If one wants to pressurize your grey water Harbor Freight sells a pump for $150. That's kinda pricey JUST to move some water about for a system you'd have to get a variance to install with all of the fees of applying for the variance.
posted by rough ashlar at 7:15 AM on December 9, 2019


I want a toilet that runs off the bathroom sink wastewater, which would help make up for having a toilet with a larger than Lilliputian flush.

But I definitely wouldn't want one of those models where the sink is directly over the toilet tank, which looks easy to make and install but awkward to use; I would want a sink that's off to the side of the toilet but feeding into the toilet tank. And I have the feeling the innards of the toilet would get gunked up with soap and toothpaste from all the sink activity.

So maybe I don't want a toilet that runs off the bathroom sink wastewater?
posted by pracowity at 8:31 AM on December 9, 2019


When a pressurized reclaimed water system (i.e. greywater or untreated rainwater) is installed in US jurisdictions, all the pipes have to be purple to prevent cross connections. Here in Oregon, any fixture using the reclaimed water must also be labeled "WARNING NON-POTABLE DO NOT DRINK" including toilets. There are quite a few toilets very visibly labeled against drinking around Portland (a few PSU buildings, Bud Clark Commons).
posted by head full of air at 9:17 AM on December 9, 2019 [1 favorite]


Donald Trump weighs in.

How would he know? He poops in a diaper.
posted by banshee at 9:34 AM on December 9, 2019


Shower heads, on the other hand, I have removed from older apartments to reinstall in new ones.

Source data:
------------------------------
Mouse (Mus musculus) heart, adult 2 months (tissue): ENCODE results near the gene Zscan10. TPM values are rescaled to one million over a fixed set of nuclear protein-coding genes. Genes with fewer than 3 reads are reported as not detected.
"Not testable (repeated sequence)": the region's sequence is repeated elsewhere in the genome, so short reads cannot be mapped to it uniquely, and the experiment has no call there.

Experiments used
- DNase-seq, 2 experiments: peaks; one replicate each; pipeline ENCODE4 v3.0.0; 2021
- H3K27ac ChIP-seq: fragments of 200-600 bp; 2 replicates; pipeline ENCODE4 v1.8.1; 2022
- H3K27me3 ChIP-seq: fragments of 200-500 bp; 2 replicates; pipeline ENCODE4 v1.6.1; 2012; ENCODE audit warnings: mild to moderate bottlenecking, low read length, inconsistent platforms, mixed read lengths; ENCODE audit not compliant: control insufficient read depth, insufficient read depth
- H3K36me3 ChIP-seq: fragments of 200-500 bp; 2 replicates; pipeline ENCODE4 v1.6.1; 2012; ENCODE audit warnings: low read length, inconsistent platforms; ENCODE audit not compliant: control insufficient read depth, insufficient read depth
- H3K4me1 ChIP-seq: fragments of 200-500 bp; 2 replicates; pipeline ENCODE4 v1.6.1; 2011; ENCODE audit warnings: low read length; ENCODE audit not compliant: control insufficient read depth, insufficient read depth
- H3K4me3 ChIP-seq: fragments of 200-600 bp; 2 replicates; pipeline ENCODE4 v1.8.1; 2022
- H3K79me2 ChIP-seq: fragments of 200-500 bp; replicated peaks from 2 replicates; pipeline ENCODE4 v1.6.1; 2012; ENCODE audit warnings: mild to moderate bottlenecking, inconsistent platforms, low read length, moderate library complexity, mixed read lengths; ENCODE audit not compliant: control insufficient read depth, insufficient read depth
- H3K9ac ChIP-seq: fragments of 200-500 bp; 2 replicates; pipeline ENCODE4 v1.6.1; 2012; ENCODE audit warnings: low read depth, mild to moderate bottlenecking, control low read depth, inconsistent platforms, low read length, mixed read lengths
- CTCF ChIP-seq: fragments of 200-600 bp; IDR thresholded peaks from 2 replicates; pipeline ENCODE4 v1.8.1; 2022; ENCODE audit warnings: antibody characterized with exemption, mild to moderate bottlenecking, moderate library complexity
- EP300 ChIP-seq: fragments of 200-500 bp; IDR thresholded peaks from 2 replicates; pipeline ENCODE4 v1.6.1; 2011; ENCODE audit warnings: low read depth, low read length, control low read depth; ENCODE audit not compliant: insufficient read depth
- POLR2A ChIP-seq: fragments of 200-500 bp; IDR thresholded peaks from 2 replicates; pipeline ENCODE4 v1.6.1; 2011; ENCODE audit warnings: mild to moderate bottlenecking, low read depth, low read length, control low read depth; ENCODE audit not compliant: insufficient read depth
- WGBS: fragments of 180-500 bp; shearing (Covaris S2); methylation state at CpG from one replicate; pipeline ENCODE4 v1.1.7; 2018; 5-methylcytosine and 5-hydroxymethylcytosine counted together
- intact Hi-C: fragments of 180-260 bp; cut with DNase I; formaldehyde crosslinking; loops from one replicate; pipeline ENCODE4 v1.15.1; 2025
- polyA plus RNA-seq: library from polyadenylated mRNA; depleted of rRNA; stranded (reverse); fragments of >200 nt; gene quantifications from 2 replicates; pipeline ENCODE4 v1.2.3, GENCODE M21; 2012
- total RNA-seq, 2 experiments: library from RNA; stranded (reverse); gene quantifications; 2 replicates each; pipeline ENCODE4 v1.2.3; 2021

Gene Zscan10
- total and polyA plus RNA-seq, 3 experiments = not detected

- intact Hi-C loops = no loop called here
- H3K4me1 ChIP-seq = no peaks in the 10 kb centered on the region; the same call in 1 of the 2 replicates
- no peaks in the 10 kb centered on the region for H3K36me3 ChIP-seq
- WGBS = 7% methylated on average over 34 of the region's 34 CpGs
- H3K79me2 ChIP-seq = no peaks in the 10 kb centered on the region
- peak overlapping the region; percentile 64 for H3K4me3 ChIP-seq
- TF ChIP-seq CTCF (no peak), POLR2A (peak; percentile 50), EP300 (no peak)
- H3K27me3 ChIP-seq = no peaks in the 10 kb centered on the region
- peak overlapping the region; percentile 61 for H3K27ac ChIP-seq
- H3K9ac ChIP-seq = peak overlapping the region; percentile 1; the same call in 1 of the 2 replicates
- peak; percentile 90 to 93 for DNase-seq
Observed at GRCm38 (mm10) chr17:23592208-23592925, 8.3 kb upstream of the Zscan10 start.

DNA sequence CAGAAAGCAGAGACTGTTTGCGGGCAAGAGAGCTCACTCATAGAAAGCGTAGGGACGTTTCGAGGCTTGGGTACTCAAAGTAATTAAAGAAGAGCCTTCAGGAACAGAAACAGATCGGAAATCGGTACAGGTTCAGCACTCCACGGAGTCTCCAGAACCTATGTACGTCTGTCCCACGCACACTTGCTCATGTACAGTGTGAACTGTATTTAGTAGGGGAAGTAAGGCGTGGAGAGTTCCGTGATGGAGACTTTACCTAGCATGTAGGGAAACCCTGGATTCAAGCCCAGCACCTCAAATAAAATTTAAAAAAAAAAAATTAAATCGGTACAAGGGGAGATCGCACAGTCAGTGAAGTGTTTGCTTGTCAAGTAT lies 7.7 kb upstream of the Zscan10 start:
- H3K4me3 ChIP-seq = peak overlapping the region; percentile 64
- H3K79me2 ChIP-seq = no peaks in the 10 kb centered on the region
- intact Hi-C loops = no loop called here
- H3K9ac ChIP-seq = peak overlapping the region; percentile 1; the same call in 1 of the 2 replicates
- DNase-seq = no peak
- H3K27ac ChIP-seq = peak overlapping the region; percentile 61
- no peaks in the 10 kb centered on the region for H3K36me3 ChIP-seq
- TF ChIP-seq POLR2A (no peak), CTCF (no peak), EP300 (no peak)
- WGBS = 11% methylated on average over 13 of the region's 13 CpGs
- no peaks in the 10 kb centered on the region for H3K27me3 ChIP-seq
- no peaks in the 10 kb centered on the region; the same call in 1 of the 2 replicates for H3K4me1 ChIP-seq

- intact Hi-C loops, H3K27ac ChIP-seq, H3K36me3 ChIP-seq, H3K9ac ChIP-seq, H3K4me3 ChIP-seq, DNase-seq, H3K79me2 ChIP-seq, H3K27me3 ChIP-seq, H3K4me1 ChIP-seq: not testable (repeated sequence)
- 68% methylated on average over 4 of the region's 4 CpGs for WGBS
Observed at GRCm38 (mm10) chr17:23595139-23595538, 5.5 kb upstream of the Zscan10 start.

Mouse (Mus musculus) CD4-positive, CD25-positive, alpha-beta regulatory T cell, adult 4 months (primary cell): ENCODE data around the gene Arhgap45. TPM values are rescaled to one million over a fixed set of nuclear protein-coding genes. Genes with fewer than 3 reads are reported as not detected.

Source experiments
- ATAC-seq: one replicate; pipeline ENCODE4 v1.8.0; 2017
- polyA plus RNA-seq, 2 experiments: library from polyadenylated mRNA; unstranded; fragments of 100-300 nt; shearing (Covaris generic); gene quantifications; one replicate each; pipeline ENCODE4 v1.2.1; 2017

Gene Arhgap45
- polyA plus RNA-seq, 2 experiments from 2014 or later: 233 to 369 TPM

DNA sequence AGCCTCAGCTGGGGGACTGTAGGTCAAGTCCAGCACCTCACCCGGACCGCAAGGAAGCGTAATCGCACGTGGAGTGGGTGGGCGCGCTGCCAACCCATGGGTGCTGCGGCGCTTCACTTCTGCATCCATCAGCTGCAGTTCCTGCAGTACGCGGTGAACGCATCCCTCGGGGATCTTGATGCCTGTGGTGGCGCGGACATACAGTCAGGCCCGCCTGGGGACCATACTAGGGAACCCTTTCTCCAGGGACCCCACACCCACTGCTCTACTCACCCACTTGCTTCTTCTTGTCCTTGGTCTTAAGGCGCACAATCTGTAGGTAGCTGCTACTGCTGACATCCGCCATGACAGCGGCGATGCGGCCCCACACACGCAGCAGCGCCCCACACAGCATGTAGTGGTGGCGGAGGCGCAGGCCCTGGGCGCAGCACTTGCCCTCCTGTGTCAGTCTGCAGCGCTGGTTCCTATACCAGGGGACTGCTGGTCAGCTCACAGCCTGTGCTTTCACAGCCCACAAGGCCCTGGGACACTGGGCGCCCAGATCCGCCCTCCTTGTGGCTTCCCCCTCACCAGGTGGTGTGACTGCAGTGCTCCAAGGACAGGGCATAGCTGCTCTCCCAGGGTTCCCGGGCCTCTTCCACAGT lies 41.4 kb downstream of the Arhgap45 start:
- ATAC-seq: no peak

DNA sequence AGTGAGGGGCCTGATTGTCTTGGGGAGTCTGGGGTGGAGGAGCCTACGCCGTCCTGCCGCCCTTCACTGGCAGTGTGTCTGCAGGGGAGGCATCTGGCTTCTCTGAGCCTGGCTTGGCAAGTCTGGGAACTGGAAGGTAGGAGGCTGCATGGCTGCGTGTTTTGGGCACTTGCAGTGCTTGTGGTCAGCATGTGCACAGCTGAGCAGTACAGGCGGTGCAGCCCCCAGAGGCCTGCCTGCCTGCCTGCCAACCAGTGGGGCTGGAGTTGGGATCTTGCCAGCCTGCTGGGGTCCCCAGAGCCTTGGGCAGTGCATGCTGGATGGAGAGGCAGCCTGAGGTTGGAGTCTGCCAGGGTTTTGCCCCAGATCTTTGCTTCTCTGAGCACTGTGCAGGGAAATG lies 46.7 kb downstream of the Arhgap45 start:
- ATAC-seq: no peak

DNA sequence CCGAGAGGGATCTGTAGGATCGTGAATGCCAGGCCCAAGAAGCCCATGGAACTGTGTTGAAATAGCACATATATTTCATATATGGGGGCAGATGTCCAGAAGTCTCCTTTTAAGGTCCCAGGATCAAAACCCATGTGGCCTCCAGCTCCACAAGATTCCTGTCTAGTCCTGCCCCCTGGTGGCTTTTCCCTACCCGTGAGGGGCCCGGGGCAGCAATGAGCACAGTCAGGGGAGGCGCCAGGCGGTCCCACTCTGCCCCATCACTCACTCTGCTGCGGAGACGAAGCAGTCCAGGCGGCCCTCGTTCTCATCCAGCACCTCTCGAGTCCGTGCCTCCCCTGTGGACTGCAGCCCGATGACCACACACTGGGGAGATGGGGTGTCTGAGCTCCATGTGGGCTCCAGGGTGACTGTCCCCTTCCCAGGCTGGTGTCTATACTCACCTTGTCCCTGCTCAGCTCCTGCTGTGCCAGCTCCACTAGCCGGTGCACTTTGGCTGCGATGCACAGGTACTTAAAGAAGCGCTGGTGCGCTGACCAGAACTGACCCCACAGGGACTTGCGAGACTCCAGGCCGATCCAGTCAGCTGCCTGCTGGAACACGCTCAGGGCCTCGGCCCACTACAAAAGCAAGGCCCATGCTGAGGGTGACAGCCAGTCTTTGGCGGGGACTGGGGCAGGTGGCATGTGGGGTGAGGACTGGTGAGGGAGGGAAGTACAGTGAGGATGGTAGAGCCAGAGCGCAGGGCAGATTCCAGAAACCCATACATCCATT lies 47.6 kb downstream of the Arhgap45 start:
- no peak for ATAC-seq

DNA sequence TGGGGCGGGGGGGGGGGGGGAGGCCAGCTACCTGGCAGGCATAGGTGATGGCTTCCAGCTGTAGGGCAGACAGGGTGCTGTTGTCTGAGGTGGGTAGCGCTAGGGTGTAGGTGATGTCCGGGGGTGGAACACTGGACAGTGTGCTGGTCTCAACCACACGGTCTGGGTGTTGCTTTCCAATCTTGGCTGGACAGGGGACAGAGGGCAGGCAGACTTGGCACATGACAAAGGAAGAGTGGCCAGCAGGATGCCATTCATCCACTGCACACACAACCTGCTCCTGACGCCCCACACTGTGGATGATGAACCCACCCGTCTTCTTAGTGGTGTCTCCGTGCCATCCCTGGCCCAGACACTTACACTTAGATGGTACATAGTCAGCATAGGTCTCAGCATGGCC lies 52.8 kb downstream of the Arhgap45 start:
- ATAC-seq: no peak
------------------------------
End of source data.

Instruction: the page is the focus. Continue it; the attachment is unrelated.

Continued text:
Tell me about it. Last week I had to have the plumbers in to fix a leak. The rental company manager had been at the last inspection all "oh, your shower head has scale on it, we should replace it". I said no thank you, I like the pressure and I don't care what it looks like. She slyly added it to the repair order anyway, and now I have this incredibly crappy cheap plastic one that drizzles. However, I have ordered a new head that advertises a removable flow controller, and I will install it and put their crappy one away for when I move out.
posted by tavella at 10:37 AM on December 9, 2019 [1 favorite]


You know, libertarians always spout this bullshit when they are confident it won't actually happen. It's a policy position that has no real cost. But if you actually ever tried to impose real costs, they invariably squeal like the Republicans they really are and veto it. That's why we don't have carbon taxes today.

The city I live in (actually every city I've ever lived in) has variable water prices. The higher prices are for things like swimming pools and lawn sprinkling, not for excessive toilet flushes. This is a suburban vs urban issue (not really rural because rural people spend way less on lawns and rarely have pools) where urban water use is about 190 gallons per day, and summer suburban is close to 300-400 gallons a day, with much of the difference being water use outside the home. Most houses have a 3/4" water line but the sprinkler line is typically 1- 2".

Municipal water in many (most) places are also separated between the generator (a water district) and the distributor (your city), and often the contracts were written in more flush (get it?) times where the rate is based on the max amount of water taken, and therefore drought-prevention policies are punished (or at best neutral) in terms of the amount of water the distributor is required to accept and pay for.
posted by The_Vegetables at 10:56 AM on December 9, 2019


it is amazing that soiling drinking water is standard practice in the "modern" world.